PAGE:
In a pair of recent cases, the Second Department considered what “work” is “ancillary” to activity falling under the purview of Labor Law § 240(1).
By way of background, Labor Law § 240(1), also known notoriously as “The Scaffold Law,” protects workers from elevation-related hazards while they are involved in the erection, demolition, repairing, altering, painting, cleaning or pointing of a building or structure. Bonilla-Reyes v. Ribellino, 169 A.D.3d 858, 94 N.Y.S.3d 181 (2d Dep’t 2019). The statute, specifically § 240(1), “was designed to protect workers employed in the enumerated acts, even while performing duties ancillary to those acts” (Prats v. Port Auth. of N.Y. & N.J., 100 N.Y.2d 878, 768 N.Y.S.2d 178 (2003) and is to be “construed as liberally as may be for the accomplishment of [that] purpose.” Zimmer v. Chemung County Performing Arts, 65 N.Y.2d 513, 493 N.Y.S.2d 102 (1st Dep’t 1985) (emphasis added). The question of whether a particular activity falls within the purview of § 240(1) must be determined on a case-by-case basis and depends on the context of the work. Prats v. Port Auth. of N.Y. of N.J., 100 N.Y.2d at 883.
In Ramones v. 425 County Road, LLC, 217 A.D.3d 977, — N.Y.S.3d —- (2d Dep’t 2023), plaintiff commenced the action to recover damages for personal injuries he allegedly sustained when loading equipment, including scaffolds, poles, boards, and ladders, onto the roof of his employer’s van. That same equipment was used by his co-workers with the same employer to perform roofing and shingling work at the subject premises. Attempting to tie down the equipment, plaintiff was on top of the van’s roof, when the ladders slipped off. He and the ladders fell to the ground as a result. The Supreme Court, Suffolk County granted defendant’s motion with regard to Labor Law § 240(1) and plaintiff appealed.
The Appellate Division, Second Department reversed the Supreme Court, noting that defendants’ submissions seeking summary judgment failed to demonstrate, as a matter of law, that plaintiff’s activities in removing equipment from the worksite and loading it onto the van were not performed as part of the larger renovation project that his employer had been hired to complete on the premises, which included roofing and shingling work. Ramones v. 425 County Road, LLC, 217 A.D.3d 977 at 979. Additionally, the Second Department held that defendants failed to establish that climbing on the roof of the van was not necessary to the task of securing the equipment on the roof, and did not establish, as required, that no safety device enumerated in Labor Law § 240(1) would have prevented plaintiff’s fall. Id.(emphasis added).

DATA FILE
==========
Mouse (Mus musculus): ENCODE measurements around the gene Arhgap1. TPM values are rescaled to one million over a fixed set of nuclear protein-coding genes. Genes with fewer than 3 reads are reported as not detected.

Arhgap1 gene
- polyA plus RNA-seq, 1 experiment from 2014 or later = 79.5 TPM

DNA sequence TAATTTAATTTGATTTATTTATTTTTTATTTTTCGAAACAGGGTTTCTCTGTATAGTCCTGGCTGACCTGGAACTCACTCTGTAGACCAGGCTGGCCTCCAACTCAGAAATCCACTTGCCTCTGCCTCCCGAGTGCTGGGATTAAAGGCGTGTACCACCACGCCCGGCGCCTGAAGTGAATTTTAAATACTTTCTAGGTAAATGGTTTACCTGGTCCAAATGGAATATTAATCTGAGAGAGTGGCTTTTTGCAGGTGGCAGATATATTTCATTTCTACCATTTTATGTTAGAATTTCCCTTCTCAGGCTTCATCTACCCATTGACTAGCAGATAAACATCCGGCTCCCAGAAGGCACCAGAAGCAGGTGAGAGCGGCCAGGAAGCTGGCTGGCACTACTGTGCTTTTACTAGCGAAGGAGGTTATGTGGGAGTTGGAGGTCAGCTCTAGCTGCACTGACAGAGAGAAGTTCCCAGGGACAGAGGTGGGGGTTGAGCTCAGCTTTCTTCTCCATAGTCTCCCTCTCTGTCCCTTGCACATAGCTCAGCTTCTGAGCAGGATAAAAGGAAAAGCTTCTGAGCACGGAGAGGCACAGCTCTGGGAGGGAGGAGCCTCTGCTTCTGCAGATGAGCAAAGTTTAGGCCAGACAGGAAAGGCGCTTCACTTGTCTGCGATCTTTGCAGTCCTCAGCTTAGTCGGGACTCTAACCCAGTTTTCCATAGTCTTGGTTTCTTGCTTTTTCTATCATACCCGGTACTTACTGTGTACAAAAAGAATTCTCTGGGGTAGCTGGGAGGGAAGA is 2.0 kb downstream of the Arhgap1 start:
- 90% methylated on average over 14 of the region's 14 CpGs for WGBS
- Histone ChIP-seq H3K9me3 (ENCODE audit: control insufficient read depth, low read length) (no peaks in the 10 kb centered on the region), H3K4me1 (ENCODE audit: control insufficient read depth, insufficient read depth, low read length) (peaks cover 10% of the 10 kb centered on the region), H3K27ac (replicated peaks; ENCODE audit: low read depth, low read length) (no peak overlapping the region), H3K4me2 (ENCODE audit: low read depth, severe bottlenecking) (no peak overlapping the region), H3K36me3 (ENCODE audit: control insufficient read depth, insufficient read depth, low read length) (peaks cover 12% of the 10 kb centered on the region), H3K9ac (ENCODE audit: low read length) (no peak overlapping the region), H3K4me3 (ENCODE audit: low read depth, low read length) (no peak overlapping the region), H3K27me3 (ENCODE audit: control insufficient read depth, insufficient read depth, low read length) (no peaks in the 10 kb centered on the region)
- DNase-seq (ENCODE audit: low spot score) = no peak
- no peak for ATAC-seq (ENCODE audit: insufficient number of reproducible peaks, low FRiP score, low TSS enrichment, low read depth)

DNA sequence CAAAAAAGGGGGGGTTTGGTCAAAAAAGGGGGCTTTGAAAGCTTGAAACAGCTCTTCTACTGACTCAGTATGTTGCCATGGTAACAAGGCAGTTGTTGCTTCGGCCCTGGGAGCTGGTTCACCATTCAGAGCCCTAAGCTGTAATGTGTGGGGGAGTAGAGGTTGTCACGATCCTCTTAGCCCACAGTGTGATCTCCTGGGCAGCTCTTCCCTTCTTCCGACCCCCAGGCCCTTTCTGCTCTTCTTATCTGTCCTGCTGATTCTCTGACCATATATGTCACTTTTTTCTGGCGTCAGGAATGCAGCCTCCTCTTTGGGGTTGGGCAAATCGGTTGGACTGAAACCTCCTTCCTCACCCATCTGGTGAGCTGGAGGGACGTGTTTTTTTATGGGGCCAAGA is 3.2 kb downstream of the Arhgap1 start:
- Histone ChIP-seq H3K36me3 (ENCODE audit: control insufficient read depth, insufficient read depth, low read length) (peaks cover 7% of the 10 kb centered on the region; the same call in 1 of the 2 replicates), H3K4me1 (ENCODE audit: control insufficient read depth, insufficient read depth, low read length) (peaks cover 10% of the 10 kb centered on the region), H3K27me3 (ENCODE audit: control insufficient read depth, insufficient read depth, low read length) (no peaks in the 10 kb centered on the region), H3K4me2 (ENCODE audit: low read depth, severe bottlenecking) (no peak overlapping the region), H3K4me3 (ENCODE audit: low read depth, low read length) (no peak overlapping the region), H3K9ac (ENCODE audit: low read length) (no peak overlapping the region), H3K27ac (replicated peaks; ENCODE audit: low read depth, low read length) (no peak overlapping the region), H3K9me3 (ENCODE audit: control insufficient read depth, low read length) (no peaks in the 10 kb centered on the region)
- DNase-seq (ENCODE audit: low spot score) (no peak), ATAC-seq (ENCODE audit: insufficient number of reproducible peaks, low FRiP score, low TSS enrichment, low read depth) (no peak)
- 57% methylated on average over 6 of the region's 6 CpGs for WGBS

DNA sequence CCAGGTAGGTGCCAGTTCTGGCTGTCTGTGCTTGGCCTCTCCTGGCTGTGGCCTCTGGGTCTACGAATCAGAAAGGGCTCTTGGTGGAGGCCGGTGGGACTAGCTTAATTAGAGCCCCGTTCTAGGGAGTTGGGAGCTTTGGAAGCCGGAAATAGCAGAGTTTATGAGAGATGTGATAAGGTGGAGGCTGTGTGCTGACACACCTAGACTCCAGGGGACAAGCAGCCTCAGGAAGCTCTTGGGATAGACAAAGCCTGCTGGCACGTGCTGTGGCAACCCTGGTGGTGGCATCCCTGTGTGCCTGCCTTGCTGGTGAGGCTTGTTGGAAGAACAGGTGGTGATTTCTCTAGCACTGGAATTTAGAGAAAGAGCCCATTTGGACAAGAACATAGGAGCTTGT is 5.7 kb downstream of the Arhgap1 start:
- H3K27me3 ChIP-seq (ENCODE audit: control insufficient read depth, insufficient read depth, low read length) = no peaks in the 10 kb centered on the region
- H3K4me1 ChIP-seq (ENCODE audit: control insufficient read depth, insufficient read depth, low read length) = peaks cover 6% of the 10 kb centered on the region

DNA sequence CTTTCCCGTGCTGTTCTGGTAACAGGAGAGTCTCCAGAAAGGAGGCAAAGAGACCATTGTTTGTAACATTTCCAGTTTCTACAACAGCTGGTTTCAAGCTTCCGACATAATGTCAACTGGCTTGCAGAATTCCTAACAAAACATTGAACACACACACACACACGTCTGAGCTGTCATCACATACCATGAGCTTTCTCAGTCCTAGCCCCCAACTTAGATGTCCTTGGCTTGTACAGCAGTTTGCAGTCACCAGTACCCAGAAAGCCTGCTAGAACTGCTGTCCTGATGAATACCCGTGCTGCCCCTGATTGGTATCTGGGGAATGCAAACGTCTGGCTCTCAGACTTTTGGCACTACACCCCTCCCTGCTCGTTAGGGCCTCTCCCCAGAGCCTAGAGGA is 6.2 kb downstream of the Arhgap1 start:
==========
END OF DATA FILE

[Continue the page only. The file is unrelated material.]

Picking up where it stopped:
In Estrella v. Zrhle Holdings, LLC, — N.Y.S.3d —-, 2023 N.Y. Slip Op. 03848 (2d Dep’t 2023), plaintiff was hired to remove carpet from a building adjacent to the building undergoing construction renovation. The carpet had been damaged by flooding in the building being renovated. When plaintiff went inside the building being renovated to get a tool to repair carpeting in the adjacent building, he fell through a temporary plywood floor.
The Appellate Division, Second Department, inter alia, reversed the denial of plaintiff’s summary judgment motion by the Supreme Court, holding that plaintiff had established, prima facie, that he was at the subject premises, which was a construction site, in order to perform duties ancillary to the construction work, which were covered under Labor Law § 240(1). Estrella v. Zrhle Holdings, LLC, 2023 N.Y. Slip Op. 03848 at 3.
To be clear, plaintiff’s injury occurred at the main construction site, though he was participating in work at a secondary site. Thus, though the work plaintiff is engaged in occurs at some location different from where principal construction is being completed, that work may nevertheless fall within the purview of Labor Law § 240(1) as “ancillary.” Additionally, as obvious as this may seem, though Labor Law protections conclude when the work is completed, Courts will still determine that taking down the very safety devices contemplated under the statute is ancillary to the work and protected under Labor Law § 240(1).
The Ramones decision can be found here.
The Estrella decision can be found here.
For additional questions, please contact Michael J. Shields, Esq. and/or Philip D. Priore, Esq.
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